Encounters with an Alien Culture: Americans Employed by the Kaitakushi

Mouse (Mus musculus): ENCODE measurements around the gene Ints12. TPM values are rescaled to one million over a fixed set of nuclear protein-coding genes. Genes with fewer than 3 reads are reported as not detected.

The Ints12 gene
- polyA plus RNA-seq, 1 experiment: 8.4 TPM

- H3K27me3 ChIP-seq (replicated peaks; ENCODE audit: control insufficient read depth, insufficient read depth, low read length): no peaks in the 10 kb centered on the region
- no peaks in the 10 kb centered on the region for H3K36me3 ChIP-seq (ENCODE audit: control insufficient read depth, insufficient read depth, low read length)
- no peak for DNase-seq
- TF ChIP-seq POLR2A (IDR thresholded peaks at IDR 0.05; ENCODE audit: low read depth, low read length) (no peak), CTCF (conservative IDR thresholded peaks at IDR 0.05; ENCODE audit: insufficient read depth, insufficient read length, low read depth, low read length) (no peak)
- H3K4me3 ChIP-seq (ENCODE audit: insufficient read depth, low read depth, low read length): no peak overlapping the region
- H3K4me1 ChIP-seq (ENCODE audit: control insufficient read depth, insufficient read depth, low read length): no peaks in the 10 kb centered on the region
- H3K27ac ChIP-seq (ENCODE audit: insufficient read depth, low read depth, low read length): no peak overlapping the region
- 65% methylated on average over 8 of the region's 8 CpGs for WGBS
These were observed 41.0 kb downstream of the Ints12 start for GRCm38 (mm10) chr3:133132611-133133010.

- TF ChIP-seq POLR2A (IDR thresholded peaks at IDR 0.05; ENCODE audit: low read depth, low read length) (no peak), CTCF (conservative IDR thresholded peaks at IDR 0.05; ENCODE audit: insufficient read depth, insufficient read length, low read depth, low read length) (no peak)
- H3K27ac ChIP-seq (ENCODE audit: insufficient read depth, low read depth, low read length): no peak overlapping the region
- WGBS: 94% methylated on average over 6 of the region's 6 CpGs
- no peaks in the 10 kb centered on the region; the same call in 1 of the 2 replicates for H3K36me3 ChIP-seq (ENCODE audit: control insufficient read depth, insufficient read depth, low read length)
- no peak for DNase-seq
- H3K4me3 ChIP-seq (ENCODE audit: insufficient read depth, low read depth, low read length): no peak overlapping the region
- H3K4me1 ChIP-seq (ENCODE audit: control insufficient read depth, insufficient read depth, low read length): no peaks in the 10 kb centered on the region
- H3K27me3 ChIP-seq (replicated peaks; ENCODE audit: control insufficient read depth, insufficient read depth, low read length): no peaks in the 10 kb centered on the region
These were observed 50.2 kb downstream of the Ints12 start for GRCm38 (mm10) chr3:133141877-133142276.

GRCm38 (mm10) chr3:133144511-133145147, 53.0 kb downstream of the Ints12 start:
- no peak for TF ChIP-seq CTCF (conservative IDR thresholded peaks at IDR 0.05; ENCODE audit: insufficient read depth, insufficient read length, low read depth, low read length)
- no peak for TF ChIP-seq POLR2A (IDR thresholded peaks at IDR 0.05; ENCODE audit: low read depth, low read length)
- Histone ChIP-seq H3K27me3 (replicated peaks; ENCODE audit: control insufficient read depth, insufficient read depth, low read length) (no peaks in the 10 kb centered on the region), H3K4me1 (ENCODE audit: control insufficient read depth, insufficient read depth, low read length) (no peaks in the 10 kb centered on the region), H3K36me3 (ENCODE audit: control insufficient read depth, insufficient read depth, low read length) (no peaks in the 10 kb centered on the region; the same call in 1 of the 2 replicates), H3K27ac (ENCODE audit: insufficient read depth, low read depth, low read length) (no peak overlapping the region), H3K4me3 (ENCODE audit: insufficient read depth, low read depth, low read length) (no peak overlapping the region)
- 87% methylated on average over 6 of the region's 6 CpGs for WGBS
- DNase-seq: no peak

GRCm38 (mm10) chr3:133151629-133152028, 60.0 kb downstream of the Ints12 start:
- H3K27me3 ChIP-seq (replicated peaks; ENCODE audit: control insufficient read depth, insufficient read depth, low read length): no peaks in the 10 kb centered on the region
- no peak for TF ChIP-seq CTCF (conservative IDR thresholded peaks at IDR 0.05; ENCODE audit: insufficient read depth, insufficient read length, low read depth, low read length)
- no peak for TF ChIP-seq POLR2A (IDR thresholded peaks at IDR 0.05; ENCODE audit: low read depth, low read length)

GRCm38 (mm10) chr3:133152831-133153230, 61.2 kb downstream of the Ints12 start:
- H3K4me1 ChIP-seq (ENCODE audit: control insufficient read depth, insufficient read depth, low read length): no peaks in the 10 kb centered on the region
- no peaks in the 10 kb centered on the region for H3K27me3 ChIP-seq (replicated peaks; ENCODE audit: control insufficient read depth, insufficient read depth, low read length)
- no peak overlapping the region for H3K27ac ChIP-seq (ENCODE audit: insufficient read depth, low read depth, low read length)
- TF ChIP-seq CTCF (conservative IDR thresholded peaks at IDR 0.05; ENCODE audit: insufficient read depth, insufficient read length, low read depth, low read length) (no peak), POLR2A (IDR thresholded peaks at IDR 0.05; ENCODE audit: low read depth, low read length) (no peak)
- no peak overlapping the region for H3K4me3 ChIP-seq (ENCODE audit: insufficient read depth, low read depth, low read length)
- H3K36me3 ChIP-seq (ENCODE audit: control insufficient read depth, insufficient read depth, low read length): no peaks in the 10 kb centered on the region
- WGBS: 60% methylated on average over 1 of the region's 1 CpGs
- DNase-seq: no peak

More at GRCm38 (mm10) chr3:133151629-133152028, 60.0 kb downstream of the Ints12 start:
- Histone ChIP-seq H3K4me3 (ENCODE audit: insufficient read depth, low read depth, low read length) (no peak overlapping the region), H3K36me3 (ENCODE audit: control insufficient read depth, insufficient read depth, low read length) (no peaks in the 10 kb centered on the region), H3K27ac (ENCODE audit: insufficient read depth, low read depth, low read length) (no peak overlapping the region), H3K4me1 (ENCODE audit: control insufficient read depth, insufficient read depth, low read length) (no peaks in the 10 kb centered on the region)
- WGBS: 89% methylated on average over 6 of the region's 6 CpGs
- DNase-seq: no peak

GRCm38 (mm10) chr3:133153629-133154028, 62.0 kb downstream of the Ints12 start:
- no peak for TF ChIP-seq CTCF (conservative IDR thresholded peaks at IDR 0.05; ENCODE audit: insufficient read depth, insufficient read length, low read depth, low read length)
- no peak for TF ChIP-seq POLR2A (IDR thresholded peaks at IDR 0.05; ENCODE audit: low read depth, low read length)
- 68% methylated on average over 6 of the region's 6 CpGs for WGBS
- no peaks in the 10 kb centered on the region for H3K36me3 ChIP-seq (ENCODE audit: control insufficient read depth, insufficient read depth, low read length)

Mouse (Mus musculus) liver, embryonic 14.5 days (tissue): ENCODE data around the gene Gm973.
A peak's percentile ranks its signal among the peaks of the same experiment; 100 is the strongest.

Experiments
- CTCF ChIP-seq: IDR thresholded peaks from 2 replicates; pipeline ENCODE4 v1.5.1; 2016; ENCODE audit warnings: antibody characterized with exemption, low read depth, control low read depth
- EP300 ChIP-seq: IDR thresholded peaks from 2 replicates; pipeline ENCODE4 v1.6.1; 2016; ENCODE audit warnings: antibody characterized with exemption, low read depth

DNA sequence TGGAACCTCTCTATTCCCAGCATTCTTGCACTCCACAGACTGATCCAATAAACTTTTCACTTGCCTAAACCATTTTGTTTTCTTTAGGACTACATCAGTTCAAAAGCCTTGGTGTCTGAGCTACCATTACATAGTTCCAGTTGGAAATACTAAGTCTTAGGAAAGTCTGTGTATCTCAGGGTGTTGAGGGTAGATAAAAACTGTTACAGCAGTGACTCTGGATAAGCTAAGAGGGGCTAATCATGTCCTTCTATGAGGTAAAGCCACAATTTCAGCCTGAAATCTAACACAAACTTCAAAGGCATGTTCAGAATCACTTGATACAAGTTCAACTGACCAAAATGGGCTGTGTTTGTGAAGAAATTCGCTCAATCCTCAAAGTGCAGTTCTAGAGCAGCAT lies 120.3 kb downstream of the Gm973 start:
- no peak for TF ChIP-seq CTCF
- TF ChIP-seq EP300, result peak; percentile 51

The sixty-six year old General Horace Capron, US Commissioner of Agriculture, agreed to head an American mission to Hokkaido. Subsequently, until its abolition in 1882, the Kaitakushi employed forty-eight Americans, in addition to seventeen Europeans and thirteen Chinese. Capron's friends in Washington agreed with him. Finding Japanese solicitation of American assistance "extremely flattering" to the United States, Secretary of the Navy George M. Robeson expressed his belief that Capron's mission would "result in cementing the friendship, and in widening and making valuable to both the intercourse between the two governments." Horace Capron, born on August 31, 1804, in Attleboro, Massachusetts, was the fifth generation in descent from a French Huguenot who emigrated to Rhode Island in 1656. His father, who had served in the Revolution in his youth, was a physician. When Horace was two, his family moved to Oneida County New York where his father erected a cotton mill and a woolen mill.